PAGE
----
Why passkeys are more secure than regular 2FA methods
MFA is commonly used to make authentication more secure by adding additional factors to the traditional username and password. However, MFA flows are inconvenient for users and not as secure as one might expect. Fortunately, the new login standard – passkeys – provides a superior solution.
What is MFA/2FA?
When you sign into an online account, you're proving to the service that you are who you pretend to be, which is also referred to as ‘authentication’. Traditionally, that has been done with a username and a password. As already explained in previous articles, that's not a very good way to do authentication. The first piece of information, the username, is typically easy to discover, as it’s often just the user’s email address. The second and supposedly secret piece of information, the password, is more challenging to obtain. Yet, with modern technology, even complex passwords can easily be cracked within seconds. Compounding the issue is the fact that users often select weak passwords, which they use for several accounts repeatedly, making it possible for hackers to breach multiple systems with one set of credentials.
“123456 is still the most used password on the internet and more than 50% of the users reuse their password”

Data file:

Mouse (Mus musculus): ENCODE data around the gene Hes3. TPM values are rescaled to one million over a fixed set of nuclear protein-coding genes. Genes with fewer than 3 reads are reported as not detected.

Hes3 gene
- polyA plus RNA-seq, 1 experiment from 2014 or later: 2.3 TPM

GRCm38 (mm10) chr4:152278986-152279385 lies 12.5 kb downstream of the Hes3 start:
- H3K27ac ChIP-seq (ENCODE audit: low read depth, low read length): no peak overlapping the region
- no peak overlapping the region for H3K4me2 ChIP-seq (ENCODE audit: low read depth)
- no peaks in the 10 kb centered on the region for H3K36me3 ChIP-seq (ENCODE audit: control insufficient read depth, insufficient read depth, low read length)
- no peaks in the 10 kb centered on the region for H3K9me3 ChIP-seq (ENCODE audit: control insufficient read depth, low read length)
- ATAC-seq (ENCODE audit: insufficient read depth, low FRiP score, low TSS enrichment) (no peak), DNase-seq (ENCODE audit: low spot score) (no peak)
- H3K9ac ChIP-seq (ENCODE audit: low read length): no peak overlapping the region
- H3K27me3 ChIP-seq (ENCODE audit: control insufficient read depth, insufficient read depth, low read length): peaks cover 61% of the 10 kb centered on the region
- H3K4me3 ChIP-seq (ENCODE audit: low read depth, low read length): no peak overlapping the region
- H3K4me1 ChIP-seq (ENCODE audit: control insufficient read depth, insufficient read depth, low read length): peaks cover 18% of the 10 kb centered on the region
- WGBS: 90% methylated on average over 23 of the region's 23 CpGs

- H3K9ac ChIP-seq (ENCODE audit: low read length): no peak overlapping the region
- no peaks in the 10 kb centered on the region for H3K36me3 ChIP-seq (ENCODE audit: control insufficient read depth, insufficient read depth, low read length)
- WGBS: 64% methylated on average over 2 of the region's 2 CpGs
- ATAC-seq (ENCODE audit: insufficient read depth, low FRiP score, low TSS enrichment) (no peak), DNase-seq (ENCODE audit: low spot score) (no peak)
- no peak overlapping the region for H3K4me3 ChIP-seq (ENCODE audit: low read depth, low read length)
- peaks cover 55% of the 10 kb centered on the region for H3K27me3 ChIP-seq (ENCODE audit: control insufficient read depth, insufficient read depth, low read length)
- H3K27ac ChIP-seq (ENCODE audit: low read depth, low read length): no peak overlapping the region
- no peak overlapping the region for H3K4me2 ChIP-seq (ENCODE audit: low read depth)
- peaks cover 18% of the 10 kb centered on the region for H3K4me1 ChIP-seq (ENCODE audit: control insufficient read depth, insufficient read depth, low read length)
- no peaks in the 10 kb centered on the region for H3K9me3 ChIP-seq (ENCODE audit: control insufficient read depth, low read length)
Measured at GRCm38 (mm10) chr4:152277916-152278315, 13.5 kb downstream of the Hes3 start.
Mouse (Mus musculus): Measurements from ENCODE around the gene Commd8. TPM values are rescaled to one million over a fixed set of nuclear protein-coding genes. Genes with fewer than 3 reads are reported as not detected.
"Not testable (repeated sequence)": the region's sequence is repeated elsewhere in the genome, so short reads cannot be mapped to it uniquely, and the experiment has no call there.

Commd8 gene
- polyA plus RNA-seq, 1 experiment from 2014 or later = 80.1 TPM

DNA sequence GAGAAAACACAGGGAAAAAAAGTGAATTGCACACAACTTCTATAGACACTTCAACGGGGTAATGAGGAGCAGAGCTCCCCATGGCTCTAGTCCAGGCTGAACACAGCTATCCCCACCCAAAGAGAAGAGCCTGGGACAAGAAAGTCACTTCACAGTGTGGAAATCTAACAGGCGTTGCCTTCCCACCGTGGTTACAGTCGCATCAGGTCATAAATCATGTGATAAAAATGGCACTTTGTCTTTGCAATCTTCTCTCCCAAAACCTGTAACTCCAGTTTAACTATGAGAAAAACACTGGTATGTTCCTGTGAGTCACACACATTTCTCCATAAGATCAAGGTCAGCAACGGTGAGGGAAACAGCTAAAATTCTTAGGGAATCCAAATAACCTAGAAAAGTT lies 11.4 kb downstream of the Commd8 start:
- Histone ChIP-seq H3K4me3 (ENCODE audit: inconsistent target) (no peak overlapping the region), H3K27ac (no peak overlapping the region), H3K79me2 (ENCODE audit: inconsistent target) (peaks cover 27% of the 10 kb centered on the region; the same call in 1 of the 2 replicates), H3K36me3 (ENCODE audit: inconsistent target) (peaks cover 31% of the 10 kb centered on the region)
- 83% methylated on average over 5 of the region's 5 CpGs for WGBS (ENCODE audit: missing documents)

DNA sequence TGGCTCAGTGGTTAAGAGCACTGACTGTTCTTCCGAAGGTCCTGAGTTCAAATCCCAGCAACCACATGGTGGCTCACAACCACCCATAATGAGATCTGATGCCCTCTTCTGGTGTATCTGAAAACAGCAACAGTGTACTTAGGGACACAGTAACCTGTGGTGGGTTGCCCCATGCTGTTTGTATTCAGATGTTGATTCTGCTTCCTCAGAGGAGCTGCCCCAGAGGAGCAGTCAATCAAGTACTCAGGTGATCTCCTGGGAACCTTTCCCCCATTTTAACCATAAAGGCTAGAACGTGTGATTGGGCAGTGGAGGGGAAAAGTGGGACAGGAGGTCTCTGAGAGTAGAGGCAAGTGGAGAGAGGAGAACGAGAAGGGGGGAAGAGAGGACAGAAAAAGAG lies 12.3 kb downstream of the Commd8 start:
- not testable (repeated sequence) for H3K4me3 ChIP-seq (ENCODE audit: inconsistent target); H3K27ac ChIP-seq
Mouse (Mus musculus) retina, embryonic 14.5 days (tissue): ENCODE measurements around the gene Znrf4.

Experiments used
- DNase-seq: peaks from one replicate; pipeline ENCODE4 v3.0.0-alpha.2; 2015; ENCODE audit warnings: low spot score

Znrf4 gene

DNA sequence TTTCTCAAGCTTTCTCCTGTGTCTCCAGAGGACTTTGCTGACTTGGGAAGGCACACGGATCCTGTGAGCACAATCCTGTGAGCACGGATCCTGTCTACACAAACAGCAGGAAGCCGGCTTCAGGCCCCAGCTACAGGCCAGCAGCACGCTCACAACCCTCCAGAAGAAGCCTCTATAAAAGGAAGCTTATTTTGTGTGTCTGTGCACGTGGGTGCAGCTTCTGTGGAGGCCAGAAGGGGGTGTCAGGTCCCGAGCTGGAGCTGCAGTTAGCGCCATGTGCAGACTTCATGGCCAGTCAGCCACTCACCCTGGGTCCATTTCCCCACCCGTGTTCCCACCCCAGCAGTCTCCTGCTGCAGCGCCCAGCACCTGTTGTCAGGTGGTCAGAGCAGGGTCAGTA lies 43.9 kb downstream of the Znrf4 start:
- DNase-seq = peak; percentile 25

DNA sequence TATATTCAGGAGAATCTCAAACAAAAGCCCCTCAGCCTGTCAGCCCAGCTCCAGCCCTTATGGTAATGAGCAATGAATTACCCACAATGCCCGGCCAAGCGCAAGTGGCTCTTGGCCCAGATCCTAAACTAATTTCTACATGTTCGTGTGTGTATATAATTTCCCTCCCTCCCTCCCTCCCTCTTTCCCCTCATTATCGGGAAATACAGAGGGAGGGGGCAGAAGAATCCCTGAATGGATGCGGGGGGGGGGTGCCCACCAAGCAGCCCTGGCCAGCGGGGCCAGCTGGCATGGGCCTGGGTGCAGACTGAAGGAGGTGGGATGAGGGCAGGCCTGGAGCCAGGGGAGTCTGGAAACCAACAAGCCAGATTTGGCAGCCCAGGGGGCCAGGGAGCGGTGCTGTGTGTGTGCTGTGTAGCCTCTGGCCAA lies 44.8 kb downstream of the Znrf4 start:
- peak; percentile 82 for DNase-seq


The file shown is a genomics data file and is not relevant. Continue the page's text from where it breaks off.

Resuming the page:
That's why many online services - banks, social media, e-commerce - have added an additional layer to make user accounts more secure. You may hear it called "Two-factor Authentication (2FA)" or "Multifactor Authentication (MFA)". If 2FA or MFA is enabled, you need more than just the username and password. You need a second factor to prove who you are.
Types of MFA
A factor in authentication is a way of confirming the legitimate access when you try to sign in. The three most common kinds of factors are:
- Knowledge-based – something you know.
- Possession-based – something you have.
- Inherence-based – something you are.
Knowledge-based factors are something that you know – a piece of information such as a password, a PIN or answers to personal security questions.
Possession-based factors include hardware and software security tokens (e.g., a digital certificate or a badge with an embedded chip) as well as a range of mobile-friendly solutions:
- Email magic links, which let users instantly log in via a link sent to a pre-registered email address.
- SMS one-time passcodes (OTPs), which ask users to enter a unique sequence sent via SMS.